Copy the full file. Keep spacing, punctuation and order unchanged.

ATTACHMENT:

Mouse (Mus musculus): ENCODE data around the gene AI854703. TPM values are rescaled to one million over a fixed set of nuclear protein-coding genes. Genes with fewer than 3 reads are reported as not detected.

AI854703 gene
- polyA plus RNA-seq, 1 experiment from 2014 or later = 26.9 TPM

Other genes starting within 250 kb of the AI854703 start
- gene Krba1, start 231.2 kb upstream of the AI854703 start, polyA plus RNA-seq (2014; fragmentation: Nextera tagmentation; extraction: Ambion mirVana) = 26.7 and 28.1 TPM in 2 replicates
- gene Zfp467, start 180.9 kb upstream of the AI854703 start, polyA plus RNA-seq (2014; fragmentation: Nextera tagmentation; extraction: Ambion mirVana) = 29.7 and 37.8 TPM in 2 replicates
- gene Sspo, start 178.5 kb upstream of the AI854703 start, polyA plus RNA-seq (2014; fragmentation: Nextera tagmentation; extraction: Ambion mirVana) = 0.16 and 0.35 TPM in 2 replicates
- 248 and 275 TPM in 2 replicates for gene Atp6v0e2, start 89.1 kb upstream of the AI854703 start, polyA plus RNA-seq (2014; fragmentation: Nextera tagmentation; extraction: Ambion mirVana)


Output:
Mouse (Mus musculus): ENCODE data around the gene AI854703. TPM values are rescaled to one million over a fixed set of nuclear protein-coding genes. Genes with fewer than 3 reads are reported as not detected.

AI854703 gene
- polyA plus RNA-seq, 1 experiment from 2014 or later = 26.9 TPM

Other genes starting within 250 kb of the AI854703 start
- gene Krba1, start 231.2 kb upstream of the AI854703 start, polyA plus RNA-seq (2014; fragmentation: Nextera tagmentation; extraction: Ambion mirVana) = 26.7 and 28.1 TPM in 2 replicates
- gene Zfp467, start 180.9 kb upstream of the AI854703 start, polyA plus RNA-seq (2014; fragmentation: Nextera tagmentation; extraction: Ambion mirVana) = 29.7 and 37.8 TPM in 2 replicates
- gene Sspo, start 178.5 kb upstream of the AI854703 start, polyA plus RNA-seq (2014; fragmentation: Nextera tagmentation; extraction: Ambion mirVana) = 0.16 and 0.35 TPM in 2 replicates
- 248 and 275 TPM in 2 replicates for gene Atp6v0e2, start 89.1 kb upstream of the AI854703 start, polyA plus RNA-seq (2014; fragmentation: Nextera tagmentation; extraction: Ambion mirVana)